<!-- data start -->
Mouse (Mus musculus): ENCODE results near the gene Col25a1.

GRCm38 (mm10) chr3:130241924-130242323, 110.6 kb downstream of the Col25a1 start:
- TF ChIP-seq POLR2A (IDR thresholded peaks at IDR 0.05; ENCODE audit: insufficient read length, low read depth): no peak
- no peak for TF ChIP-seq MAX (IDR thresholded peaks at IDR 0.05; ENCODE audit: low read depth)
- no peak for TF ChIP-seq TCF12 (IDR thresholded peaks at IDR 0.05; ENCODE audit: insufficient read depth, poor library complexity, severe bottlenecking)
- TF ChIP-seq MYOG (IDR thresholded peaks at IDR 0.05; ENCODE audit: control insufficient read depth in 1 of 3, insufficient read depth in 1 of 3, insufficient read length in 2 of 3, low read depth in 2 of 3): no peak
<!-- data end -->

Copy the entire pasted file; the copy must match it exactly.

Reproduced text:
Mouse (Mus musculus): ENCODE results near the gene Col25a1.

GRCm38 (mm10) chr3:130241924-130242323, 110.6 kb downstream of the Col25a1 start:
- TF ChIP-seq POLR2A (IDR thresholded peaks at IDR 0.05; ENCODE audit: insufficient read length, low read depth): no peak
- no peak for TF ChIP-seq MAX (IDR thresholded peaks at IDR 0.05; ENCODE audit: low read depth)
- no peak for TF ChIP-seq TCF12 (IDR thresholded peaks at IDR 0.05; ENCODE audit: insufficient read depth, poor library complexity, severe bottlenecking)
- TF ChIP-seq MYOG (IDR thresholded peaks at IDR 0.05; ENCODE audit: control insufficient read depth in 1 of 3, insufficient read depth in 1 of 3, insufficient read length in 2 of 3, low read depth in 2 of 3): no peak